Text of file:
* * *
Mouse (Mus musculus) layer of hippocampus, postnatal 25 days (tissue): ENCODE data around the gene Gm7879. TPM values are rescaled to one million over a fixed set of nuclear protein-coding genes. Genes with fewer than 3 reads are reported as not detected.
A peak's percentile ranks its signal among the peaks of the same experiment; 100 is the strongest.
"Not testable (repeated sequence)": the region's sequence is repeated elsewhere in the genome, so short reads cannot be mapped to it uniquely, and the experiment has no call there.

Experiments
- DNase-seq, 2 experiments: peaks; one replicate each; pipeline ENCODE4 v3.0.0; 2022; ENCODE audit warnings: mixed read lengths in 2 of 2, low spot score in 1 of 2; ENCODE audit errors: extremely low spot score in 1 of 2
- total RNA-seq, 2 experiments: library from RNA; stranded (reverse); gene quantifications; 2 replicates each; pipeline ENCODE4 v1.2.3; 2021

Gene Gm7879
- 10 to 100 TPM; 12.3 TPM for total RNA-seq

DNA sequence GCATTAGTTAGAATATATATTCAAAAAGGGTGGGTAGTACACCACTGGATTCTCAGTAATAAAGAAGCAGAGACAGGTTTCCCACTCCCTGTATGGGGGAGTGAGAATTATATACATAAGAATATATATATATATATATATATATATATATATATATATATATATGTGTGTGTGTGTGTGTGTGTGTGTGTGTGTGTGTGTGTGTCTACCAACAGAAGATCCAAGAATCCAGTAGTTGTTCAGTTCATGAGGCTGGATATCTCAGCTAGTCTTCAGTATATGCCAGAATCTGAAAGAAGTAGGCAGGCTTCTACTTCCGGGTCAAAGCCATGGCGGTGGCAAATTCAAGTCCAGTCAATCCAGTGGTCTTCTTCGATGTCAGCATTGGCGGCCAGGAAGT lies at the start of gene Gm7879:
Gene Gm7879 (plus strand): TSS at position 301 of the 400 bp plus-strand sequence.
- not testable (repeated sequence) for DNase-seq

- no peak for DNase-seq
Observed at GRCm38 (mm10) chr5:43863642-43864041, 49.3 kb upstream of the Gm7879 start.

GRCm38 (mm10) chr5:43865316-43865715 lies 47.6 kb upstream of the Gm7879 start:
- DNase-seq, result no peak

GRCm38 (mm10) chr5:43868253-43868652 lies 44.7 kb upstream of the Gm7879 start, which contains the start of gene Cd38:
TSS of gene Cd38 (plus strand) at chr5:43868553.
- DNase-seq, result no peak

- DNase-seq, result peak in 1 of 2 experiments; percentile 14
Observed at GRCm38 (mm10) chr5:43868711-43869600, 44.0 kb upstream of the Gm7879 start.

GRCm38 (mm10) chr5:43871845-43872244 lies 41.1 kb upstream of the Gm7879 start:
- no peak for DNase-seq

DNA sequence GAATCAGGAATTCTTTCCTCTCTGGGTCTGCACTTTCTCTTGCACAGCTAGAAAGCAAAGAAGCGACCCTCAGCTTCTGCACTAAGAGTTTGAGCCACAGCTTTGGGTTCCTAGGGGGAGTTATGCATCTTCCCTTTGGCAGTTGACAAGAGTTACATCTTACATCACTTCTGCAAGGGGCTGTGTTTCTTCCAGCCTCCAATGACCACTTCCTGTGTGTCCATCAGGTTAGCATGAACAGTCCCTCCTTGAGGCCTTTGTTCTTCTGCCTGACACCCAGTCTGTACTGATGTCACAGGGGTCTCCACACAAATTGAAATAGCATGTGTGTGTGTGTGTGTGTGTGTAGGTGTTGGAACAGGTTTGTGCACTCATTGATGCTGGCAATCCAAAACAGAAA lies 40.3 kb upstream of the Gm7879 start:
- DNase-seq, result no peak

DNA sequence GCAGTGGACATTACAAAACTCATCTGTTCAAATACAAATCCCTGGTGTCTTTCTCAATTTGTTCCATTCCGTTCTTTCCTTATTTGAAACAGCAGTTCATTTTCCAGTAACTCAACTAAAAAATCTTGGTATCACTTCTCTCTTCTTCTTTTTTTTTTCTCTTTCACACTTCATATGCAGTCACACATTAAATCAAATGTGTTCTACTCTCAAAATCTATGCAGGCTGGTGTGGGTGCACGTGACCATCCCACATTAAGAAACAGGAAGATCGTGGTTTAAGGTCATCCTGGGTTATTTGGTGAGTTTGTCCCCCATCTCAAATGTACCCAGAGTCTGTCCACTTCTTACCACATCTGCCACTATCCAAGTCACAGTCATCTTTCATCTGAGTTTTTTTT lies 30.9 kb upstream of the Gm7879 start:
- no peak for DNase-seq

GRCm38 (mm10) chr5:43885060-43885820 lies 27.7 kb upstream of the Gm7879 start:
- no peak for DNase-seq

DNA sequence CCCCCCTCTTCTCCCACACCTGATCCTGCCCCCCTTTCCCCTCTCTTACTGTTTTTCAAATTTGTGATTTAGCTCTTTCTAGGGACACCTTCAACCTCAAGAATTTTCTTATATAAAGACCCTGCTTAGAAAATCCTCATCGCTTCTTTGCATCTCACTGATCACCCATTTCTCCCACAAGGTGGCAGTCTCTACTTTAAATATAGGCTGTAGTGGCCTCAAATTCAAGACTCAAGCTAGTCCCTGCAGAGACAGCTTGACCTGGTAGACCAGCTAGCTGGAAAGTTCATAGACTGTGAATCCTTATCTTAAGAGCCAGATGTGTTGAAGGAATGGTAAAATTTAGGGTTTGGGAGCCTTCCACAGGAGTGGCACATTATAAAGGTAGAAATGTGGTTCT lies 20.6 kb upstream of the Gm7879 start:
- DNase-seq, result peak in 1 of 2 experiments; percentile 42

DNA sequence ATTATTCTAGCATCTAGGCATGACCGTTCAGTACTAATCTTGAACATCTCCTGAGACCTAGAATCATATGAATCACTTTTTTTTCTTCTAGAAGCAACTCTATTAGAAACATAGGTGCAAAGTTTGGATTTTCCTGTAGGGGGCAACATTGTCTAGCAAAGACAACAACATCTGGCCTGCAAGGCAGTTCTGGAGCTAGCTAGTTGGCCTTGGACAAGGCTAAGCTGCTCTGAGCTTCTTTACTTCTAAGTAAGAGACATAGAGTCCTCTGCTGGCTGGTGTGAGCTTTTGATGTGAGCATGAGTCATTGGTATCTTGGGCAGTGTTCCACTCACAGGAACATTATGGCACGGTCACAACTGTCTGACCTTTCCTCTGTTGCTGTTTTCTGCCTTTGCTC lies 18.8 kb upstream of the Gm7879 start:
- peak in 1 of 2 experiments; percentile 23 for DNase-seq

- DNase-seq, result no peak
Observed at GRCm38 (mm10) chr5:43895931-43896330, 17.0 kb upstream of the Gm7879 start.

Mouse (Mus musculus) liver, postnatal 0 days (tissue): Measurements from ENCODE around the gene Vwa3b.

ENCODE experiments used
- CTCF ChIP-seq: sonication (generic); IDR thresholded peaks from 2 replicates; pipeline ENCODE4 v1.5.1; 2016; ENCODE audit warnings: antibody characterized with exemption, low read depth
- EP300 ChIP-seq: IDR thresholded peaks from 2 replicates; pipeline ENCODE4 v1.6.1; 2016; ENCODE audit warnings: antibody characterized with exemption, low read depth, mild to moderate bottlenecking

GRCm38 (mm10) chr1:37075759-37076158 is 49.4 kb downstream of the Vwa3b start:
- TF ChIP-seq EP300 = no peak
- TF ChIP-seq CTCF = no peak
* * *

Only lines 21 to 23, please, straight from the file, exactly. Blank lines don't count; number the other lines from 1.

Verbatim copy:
GRCm38 (mm10) chr5:43871845-43872244 lies 41.1 kb upstream of the Gm7879 start:
- no peak for DNase-seq

DNA sequence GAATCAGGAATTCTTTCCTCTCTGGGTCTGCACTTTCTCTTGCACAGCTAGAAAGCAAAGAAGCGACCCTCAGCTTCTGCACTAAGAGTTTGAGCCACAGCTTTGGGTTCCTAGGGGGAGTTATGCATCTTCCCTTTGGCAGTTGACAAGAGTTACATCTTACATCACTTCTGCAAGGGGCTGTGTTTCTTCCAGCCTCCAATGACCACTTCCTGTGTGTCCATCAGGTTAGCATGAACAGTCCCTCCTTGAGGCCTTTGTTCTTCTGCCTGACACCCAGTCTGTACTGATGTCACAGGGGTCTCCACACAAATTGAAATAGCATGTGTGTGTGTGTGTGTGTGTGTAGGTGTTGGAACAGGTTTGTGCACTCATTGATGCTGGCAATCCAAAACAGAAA lies 40.3 kb upstream of the Gm7879 start: